K-Rich, Monster Competitor

Last week, when the rest of the Thunder was on the road, Kenrich Williams was back in Oklahoma City, diligently rehabbing the right ankle sprain he sustained the day after Thanksgiving against the Washington Wizards.

Williams took care of his body, working with Thunder Director of Medical Services Donnie Strack and his staff. He took it slow through his workouts and the Thunder didn’t rush him. Kenrich’s return was on his timetable – at age 27 there’s a professional understanding of how he needs to feel physically to go out and be his ferocious self for 20-ish minutes of NBA action.

On Monday the Thunder took on Detroit to start an Eastern Conference road trip that continues Wednesday in Toronto against the Raptors. In his first game back against the Pistons, Williams first subbed into the Thunder’s game against the Detroit Pistons with his team down by 10. Only 6:19 of action had passed in the first quarter and it was clear this was going to be a night when Kenny Hustle needed to rear his head and roar. He attacked in transition, slicing through layers of Detroit defenders for a fast break layup, then capped off the most beautiful ball movement sequence of the night for the Thunder – a drive by Aleksej Pokuševski who dished to Tre Mann who kicked out to Derrick Favors who swung it to Williams – with a catch-and-shoot 3.

It wasn’t the scoring though, it was the energy on the floor that changed when Kenrich stepped on, like it has on most nights he’s played this year. With his scrappy pressuring defense, physicality on box outs and loose balls and timely offense, he helped spearhead an 18-point comeback and a 114-103 road win. The Thunder’s identity this year has been to play hard and remain competitive for 48 minutes, with Williams serving as a conduit for that electricity on a frequent basis.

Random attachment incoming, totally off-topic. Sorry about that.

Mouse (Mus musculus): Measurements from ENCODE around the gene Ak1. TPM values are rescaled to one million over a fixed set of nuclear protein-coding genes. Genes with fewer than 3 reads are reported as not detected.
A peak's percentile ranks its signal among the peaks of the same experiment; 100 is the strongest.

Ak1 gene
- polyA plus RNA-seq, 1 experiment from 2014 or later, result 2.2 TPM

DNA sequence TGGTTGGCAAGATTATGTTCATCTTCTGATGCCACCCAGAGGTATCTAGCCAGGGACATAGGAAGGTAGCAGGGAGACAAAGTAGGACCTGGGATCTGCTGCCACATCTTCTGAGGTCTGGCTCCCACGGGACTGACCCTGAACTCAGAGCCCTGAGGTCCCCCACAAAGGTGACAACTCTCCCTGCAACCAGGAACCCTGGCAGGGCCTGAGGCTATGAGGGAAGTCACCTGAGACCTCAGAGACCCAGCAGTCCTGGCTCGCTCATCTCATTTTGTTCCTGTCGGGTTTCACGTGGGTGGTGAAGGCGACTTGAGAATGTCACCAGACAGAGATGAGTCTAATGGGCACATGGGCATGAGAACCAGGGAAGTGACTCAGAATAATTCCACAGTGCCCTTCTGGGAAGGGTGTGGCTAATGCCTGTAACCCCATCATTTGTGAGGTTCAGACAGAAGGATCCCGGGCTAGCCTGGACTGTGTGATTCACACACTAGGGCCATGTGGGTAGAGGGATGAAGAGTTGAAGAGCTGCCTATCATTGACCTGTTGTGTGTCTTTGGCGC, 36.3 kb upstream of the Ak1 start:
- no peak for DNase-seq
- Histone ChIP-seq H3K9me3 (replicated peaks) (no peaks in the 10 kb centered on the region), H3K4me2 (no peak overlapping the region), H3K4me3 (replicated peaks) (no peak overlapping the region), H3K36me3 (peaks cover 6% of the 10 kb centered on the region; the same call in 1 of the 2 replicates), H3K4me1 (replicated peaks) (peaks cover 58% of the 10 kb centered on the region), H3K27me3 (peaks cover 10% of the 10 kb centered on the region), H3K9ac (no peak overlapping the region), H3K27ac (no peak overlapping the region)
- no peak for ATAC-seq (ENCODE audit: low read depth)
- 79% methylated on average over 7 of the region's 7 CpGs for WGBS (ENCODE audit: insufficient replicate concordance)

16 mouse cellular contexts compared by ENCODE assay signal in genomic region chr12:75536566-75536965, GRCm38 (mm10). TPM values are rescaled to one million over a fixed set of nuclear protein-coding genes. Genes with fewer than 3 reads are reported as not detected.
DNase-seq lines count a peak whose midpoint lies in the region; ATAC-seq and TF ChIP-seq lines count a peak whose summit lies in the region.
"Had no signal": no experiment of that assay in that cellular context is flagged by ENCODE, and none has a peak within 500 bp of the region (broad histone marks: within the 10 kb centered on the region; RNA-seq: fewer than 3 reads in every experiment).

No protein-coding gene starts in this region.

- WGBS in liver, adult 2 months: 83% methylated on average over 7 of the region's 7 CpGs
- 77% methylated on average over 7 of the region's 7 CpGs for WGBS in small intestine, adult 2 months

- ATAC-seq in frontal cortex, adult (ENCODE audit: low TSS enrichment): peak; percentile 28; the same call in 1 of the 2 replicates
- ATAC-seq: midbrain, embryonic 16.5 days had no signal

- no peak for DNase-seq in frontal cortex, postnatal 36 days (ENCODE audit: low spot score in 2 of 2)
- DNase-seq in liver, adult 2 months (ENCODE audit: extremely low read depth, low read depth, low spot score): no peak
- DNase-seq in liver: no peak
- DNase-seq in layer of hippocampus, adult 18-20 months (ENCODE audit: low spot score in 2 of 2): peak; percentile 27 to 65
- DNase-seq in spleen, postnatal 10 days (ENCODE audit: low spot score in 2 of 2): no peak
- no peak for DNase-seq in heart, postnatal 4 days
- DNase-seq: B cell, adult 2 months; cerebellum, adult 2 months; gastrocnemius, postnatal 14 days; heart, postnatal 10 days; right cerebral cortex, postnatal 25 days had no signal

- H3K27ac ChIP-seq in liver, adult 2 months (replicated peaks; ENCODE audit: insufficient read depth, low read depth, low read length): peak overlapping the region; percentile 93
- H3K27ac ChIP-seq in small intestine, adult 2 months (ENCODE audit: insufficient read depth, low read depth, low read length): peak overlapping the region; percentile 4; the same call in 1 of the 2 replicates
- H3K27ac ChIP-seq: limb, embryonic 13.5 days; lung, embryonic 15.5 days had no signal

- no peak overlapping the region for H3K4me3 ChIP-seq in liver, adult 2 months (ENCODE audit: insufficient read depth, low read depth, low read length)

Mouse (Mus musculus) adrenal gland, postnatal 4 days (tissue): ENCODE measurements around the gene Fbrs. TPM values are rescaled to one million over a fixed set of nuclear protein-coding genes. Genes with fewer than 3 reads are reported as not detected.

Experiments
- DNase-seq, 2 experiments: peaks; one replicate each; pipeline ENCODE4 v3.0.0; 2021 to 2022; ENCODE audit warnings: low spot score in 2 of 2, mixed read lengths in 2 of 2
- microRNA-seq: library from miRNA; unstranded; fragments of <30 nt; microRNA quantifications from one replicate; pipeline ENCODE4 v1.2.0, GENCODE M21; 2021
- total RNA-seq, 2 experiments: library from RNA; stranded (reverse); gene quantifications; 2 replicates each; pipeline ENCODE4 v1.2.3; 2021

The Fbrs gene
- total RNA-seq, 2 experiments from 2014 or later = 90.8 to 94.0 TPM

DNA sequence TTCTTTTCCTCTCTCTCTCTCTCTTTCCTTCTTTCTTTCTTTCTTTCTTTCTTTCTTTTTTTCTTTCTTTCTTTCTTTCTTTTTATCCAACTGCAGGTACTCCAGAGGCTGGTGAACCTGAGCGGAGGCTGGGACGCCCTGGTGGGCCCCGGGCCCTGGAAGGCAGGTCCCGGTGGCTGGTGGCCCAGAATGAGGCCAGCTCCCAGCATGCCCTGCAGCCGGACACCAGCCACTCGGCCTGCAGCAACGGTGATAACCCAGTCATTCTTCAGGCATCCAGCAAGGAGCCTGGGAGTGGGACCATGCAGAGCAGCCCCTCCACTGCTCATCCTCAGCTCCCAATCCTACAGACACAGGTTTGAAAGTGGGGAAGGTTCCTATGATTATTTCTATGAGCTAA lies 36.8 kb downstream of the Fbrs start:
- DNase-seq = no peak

“That's something I take pride in, picking my teammates up when we need that spark, just going out there and playing super hard and playing to exhaustion,” said Williams. “Once you do that – not only me, if anybody else on the team does that as well – it's contagious.”

“That's just what Kenrich does - he does all the little stuff for our team,” said point guard Shai Gilgeous-Alexander. “In the passing lanes, 50/50 balls, rebounds, and then he has game offensively. He knows his spots and plays within himself.”

In the second half, Williams’ spots were at the elbows or on the block, in his “loads” in help-side defense. Keeping an eye on the ball, an eye on his man on the weak side of the floor and pinching in with active feet to deter drivers, Williams was able to take up a ton of real estate for the Thunder on defense. The shell of the Thunder’s phalanx intact, all Williams had to do was wait in anticipation for some desperate impatience from Detroit.

In rapid succession, Williams was rewarded with three weakly-thrown Pistons cross-court passes that popped directly in his hands, then twice in the fourth quarter found himself behind an unsuspecting driver who was attacking the rim in time to swat their shot out of the vicinity. Separately, after the game, both head coach Mark Daigneault and rookie Josh Giddey called Williams a “monster” for his performance.